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    Eat antioxidants. Studies have shown that blueberries in particular help protect the brain and may reduce the effects of age-related illnesses such as Alzheimer’s disease and dementia. Aim for 1 cup of blueberries a day; they can be fresh, frozen, or freeze-dried.[24] Pomegranates (or pomegranate juice without added sugar) are also a good source of antioxidants.[25]
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    Eat healthy fats. Many fish, including salmon, are rich in the omega-3 essential fatty acids that are necessary for brain function. These acids also reduce inflammation. Aim for a 4-ounce serving 2 to 3 times per week.[26] Avocados offer another source of healthy fat — monounsaturated, which helps lower blood pressure and contributes to healthy blood flow.[27]
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    Eat nuts and seeds. Nuts and seeds are great sources of vitamin E, which can help minimize the cognitive decline that accompanies age. Aim for 1 ounce each day of nuts or unhydrogenated nut butters. Raw or roasted doesn’t matter, but be careful of salt content.[28]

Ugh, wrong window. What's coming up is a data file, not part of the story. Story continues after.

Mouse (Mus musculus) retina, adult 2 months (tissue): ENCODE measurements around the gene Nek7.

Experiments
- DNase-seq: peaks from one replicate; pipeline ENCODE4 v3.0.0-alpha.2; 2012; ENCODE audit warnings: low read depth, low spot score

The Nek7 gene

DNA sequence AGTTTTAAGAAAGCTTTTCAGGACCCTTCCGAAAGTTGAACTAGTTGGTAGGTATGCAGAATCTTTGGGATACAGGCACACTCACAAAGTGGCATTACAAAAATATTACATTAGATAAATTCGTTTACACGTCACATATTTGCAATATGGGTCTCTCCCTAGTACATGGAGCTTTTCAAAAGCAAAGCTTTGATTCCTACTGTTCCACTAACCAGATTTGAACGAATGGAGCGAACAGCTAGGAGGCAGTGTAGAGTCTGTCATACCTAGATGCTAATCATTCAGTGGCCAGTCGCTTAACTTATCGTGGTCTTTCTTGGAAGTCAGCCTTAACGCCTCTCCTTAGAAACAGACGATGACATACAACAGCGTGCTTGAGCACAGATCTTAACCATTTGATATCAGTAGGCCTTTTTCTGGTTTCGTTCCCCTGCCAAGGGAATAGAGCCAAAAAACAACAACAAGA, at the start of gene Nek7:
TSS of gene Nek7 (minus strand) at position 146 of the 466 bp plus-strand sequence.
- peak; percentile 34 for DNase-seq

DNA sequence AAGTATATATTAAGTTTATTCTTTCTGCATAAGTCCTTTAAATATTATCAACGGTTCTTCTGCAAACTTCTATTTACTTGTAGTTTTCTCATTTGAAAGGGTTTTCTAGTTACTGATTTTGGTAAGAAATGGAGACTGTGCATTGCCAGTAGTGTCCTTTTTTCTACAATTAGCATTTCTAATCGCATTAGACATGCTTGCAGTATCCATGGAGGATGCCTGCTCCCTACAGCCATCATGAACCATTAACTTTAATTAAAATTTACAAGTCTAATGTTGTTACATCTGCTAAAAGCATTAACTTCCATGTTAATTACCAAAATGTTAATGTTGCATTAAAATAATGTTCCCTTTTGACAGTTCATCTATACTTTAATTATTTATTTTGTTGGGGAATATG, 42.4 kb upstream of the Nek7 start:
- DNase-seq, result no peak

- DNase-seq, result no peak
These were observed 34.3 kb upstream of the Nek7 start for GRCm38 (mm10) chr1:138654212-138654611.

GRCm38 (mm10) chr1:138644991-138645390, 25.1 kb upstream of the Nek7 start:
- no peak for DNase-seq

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    Eat whole grains. Eating whole grains promotes cardiovascular health, which promotes blood flow throughout the entire body, including the brain. Aim for 1/2 cup of whole-grain cereal, 1 to 3 slices of bread, or 2 tablespoons of wheat germ each day.[29]
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    Eat beans. Beans help stabilize blood sugar (glucose), upon which the brain depends for fuel. Aim for 1/2 cup of beans every day.[30]